WEDNESDAY WEALTH RECAP
- Alexander Green shares a surefire path to the next big winner that could produce big gains for short- and long-term investors alike.
- Nicholas Vardy explains how just one investment made this venture capitalist the wealthiest investor you never heard of.
- Once-stimulus-rich retail companies now find themselves in a major comedown. And founder of Manward Press Andy Snyder saw this coming…
Editor’s Note: As Matt Benjamin shares below, there are plenty of value opportunities for savvy investors in today’s market.
And our very own Alexander Green discovered the perfect way to play the market.
On Thursday, June 9, at 8 p.m. ET, Alex will sit down with longtime Oxford Club Member Bill O’Reilly to discuss the best investment strategy you can implement even in times of turmoil.
This simple but powerful approach to investing could deliver more money, in a shorter period of time, than virtually any other strategy.
– Madeline St.Clair, Assistant Managing Editor
The U.S. job market is absolutely fantastic at the moment.
Recently, we learned that employers added another 428,000 jobs in April, unemployment was at a low 3.6% and wages rose at a healthy 5.5% clip over those in April 2021.
Great news, right?
Well, not in the hallowed halls of the Marriner S. Eccles Building in Washington, D.C., where Federal Reserve Chairman Jerome Powell and his colleagues are crying in their coffee, not popping champagne corks.
That should concern investors… though in fact there may be a major opportunity here, as I’ll discuss today…
Too Hot to Handle
But first, earlier this month Powell called the U.S. labor market “too hot” and “unsustainably hot” and said it’s the Fed’s job “to get it to a better place where supply and demand are closer together.”
Basically, he said, there are too many job openings and not enough workers to fill them.
As a result, wages are going up – since companies have to pay up to attract and retain employees.
Companies are offsetting those higher labor costs by raising their prices. In turn, workers are seeing higher prices for the things they buy, and so they’re doubling down on demands for higher wages.
It’s called the wage-price spiral, and it terrifies central bankers like Powell.
To attempt to exit this vicious cycle, the Fed is pushing both long- and short-term interest rates higher.
That will make borrowing money more expensive and suppress consumer demand, which, in turn, should force companies to lower prices to sell products.
Therefore ending the vicious cycle (if it works).
The Holy Grail
If the Fed can pull that trick off without sending the economy into recession, it will achieve the holy grail of central banking: a “soft landing” for the economy.
Unfortunately, in 12 major tightening cycles over the past six decades, it has achieved a soft landing only three times. The other nine times resulted in recessions.
You don’t have to be a bookie to know that those are not good odds.
The economy is now experiencing a white-knuckle landing. We’re far from certain that Powell & Co. can land this plane successfully – it may instead skid off the runway and into an economic contraction.
What we do know is that the Fed is committed to this course of action.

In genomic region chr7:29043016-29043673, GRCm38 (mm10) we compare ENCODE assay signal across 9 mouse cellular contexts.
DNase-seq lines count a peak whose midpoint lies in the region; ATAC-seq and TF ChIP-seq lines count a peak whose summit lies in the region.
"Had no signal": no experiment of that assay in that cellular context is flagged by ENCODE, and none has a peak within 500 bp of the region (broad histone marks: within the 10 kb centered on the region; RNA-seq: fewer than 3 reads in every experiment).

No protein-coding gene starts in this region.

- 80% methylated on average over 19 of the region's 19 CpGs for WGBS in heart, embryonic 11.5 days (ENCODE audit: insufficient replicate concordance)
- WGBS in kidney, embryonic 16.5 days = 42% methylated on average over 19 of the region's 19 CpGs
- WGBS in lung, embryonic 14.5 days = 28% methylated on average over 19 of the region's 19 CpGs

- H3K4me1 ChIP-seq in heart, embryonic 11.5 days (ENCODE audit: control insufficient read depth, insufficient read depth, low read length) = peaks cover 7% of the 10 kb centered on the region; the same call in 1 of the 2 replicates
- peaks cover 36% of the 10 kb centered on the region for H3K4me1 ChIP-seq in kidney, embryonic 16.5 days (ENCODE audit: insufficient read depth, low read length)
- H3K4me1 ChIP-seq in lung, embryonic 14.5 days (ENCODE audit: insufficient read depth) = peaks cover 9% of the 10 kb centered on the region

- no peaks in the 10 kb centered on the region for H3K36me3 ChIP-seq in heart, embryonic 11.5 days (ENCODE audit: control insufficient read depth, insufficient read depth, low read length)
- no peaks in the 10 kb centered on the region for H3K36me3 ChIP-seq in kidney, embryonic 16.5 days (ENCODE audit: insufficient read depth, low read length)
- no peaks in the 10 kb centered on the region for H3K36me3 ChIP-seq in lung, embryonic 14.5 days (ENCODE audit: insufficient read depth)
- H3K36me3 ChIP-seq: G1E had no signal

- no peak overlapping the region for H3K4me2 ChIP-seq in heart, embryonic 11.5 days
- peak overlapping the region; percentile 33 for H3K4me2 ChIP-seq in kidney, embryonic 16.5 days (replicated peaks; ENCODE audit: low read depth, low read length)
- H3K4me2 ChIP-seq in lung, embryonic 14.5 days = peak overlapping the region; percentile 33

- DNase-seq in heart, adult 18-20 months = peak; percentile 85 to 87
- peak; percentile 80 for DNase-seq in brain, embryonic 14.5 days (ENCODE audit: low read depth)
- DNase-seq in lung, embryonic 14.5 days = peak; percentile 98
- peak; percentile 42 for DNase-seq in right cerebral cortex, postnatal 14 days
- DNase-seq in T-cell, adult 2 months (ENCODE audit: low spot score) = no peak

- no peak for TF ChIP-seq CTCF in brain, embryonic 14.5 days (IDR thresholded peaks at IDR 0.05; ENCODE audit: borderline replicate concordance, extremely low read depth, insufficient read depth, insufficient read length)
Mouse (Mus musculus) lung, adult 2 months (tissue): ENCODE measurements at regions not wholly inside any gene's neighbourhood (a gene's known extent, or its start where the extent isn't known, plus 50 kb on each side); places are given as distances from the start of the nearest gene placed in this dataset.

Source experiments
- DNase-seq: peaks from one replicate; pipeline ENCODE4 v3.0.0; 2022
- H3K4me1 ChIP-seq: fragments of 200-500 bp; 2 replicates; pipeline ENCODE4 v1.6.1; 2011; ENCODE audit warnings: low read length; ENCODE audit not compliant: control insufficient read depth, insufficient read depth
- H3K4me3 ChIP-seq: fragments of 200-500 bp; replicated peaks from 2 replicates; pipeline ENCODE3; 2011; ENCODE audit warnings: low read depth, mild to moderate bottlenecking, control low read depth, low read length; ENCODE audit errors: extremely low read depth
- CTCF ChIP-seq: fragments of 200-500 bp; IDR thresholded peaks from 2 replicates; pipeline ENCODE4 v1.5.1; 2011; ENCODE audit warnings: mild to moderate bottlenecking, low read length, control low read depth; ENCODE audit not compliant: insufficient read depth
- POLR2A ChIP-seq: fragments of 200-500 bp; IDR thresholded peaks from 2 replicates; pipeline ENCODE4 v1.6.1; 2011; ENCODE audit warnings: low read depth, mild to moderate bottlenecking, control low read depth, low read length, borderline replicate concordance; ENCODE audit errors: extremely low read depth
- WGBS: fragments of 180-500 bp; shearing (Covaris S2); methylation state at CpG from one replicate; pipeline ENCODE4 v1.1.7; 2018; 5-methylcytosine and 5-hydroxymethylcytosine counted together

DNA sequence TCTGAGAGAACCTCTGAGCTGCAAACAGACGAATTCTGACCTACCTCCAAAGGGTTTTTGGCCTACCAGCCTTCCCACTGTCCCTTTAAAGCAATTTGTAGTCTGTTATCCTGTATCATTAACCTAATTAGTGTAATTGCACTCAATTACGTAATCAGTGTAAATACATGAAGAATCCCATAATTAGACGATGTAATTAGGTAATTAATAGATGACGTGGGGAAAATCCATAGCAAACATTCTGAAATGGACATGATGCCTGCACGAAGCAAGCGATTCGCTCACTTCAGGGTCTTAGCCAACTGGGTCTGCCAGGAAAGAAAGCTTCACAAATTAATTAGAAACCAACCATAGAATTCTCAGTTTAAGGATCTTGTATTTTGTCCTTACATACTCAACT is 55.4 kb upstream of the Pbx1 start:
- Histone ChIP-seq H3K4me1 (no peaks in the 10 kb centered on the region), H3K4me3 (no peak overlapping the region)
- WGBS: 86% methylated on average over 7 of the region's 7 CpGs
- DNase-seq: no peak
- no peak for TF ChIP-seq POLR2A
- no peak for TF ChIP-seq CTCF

Many times in the past when the Fed was raising rates, stocks dropped dramatically and the Fed ended up chickening out, reversing course to stanch the bleeding in the stock market.
Traders called it the “Greenspan put,” after former Fed Chairman Alan Greenspan’s policy of basically setting a floor under stock prices, below which they couldn’t fall.
Yet with the S&P 500 down 17% from its January peak and the Nasdaq Composite down 30% from its November high, it’s clear that the Fed will not step in this time to rescue the markets.
And that is where the opportunity lies.
Ever since investing legend John Bogle essentially invented passive investing – basically investing in index funds, which track an entire market or sector – it’s taken off like a rocket.
In terms of equity funds, passive funds overtook actively managed funds in 2018. This was largely driven by funds that track the S&P 500, the total U.S. stock market and other broad indexes, according to Bloomberg.
Passive funds now hold nearly 54% of all assets under management in U.S. equity funds.
You can see the growth of assets held in passive funds in the chart below.
When you allocate money to a passive fund, you’re buying the entire market because you want your allocation to mirror, say, the S&P 500.
Yet when investors sell these funds in market downturns, passive fund managers sell off all the companies in the fund. They unload shares indiscriminately, paring positions in great companies along with those that are, well, less great.
And that creates value opportunities for savvy investors. Because suddenly the shares of good companies are on sale, having been dragged down by passive fund selling.
As Alexander Green recently wrote in one of his services, “In this market environment – where hair-trigger traders sell first and ask questions later – fundamentals are not always reflected in share prices. That creates opportunities.”
Opportunities to pick up great companies that are suddenly trading at lower valuations.
In fact, the price-to-earnings ratio of the entire S&P 500 is back to where it was two years ago, before the rapid run-up of 2020 and 2021.
Everything is on sale, both good companies and less attractive ones.
Fortunately, Oxford Club strategists are all about helping you discern which are which, in order to get big discounts on great stocks.
So keep investing and invest wisely…